Temperatures to reach mid-40s in inland NSW

Beef Central, 13/01/2016

The Bureau of Meteorology is forecasting very high temperatures to continue in New South Wales and the ACT today.

Bureau of Meteorology Severe Weather Forecaster, Mr Michael Logan, said much of New South Wales was affected by severe to extreme heatwave conditions with temperatures to reach the low to mid-40s across many inland areas today.

“These unusually high temperatures are being caused by hot air from central Australia being dragged into New South Wales by north-westerly winds,” said Mr Logan.

Much of the Lower Western district is forecast to reach 45C today including Ivanhoe, Menindee and Lake Mungo.

At the time of printing this article at lunchtime Wednesday, Hay in western NSW had the highest temperatures in the country of 44.7C.

Canberra is expected to reach 38C and Western Sydney 35C, while coastal parts of Sydney will escape the worst of the heat with 28C forecast for Sydney Observatory Hill.

“New South Wales and the ACT can expect to see relief on Thursday when a cool and gusty southerly change moves through the southern and western parts of the state during the day,” he said.

The Bureau now provides a Heatwave Service in addition to the temperature forecast, which provides a measure of the intensity of a heatwave, compared to the long term climate average.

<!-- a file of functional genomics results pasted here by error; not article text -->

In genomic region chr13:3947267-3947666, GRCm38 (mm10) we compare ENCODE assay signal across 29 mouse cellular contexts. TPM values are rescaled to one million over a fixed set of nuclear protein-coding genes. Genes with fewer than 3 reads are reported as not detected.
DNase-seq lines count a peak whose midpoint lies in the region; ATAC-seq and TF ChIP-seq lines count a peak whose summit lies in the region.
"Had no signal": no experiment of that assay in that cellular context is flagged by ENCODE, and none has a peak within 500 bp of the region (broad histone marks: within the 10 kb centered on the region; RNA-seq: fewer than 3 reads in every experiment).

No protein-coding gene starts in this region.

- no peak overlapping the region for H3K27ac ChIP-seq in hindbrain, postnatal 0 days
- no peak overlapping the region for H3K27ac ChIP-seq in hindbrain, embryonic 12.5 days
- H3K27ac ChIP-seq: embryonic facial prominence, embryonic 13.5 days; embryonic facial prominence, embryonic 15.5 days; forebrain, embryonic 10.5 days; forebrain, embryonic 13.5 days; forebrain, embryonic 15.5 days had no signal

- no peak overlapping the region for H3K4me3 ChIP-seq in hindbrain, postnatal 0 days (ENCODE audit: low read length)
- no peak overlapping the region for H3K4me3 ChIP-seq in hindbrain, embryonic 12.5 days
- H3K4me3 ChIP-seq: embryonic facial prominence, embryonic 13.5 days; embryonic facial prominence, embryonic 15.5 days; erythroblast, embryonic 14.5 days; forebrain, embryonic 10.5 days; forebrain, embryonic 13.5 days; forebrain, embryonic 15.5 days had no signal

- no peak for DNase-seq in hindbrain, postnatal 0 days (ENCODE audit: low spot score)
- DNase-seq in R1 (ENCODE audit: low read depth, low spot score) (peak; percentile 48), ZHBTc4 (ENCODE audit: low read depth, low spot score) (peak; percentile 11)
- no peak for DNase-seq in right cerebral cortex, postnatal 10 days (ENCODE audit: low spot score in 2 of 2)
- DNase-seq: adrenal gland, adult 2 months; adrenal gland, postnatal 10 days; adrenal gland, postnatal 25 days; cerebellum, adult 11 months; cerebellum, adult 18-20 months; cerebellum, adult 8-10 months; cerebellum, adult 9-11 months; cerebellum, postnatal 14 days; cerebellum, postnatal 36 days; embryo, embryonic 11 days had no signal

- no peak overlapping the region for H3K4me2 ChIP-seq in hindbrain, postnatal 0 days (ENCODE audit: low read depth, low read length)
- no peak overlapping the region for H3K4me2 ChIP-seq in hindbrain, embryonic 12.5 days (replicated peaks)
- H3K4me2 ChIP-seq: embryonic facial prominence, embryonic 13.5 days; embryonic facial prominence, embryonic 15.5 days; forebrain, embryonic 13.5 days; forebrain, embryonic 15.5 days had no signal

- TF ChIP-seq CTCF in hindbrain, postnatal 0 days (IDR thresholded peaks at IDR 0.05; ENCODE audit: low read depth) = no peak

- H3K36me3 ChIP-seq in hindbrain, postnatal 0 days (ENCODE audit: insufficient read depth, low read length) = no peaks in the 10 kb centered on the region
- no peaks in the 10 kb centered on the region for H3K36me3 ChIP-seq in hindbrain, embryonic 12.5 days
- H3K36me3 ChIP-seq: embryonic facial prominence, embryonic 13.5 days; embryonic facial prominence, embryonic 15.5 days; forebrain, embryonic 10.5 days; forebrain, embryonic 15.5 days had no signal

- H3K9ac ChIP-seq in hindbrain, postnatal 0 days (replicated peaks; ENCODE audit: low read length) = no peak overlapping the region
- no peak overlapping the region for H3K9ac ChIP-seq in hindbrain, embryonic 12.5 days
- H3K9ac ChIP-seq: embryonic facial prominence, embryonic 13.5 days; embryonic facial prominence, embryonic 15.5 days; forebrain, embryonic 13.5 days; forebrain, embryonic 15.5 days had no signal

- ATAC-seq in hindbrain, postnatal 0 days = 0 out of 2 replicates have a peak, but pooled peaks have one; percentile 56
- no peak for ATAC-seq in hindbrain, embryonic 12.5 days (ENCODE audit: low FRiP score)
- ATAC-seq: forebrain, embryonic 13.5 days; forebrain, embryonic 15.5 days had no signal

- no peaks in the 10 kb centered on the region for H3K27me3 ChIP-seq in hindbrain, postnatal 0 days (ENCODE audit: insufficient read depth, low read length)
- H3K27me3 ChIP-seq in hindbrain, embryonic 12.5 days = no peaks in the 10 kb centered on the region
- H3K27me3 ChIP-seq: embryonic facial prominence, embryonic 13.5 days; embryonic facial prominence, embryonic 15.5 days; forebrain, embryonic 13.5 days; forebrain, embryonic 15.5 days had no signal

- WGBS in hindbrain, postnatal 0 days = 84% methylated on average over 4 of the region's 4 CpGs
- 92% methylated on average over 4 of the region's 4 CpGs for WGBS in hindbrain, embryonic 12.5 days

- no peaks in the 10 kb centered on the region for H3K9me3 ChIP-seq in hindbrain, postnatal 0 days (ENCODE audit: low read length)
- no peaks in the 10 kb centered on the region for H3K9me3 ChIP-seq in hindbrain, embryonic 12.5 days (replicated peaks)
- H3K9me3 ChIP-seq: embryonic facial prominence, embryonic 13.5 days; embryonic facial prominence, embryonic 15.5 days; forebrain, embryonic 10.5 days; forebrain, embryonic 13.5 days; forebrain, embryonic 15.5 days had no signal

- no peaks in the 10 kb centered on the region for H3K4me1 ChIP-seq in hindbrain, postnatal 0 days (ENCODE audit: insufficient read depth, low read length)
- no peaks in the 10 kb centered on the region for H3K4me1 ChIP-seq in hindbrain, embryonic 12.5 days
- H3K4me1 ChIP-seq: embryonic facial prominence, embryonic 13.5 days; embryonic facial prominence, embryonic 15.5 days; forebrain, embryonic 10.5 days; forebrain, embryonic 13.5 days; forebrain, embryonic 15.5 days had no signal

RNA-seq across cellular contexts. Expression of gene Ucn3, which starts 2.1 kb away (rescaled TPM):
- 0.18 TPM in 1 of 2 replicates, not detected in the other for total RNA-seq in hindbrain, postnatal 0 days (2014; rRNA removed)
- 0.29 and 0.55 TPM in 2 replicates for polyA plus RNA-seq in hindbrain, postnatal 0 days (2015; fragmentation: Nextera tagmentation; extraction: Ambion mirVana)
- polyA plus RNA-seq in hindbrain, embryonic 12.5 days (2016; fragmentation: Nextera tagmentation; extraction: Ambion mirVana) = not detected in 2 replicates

John Nairn said the Heatwave Service allows the Bureau to inform the community of the severity of a heatwave, and is able to map the level of intensity of each heatwave event.

“The current event shows large areas of Australia will reach severe heatwave conditions, a more advanced indicator than temperature alone in anticipating the impact of heat stress,” said Mr Nairn.

Severe and extreme heatwaves pose significant risks to human health and safety, particularly the elderly, who are more vulnerable to the effects of heat stress.

When temperatures are unusually hot over a period of time, with continuously high night-time and day-time temperatures, heat stress becomes a critical factor in human survival and infrastructure resilience.

Source: Bureau of Meteorology



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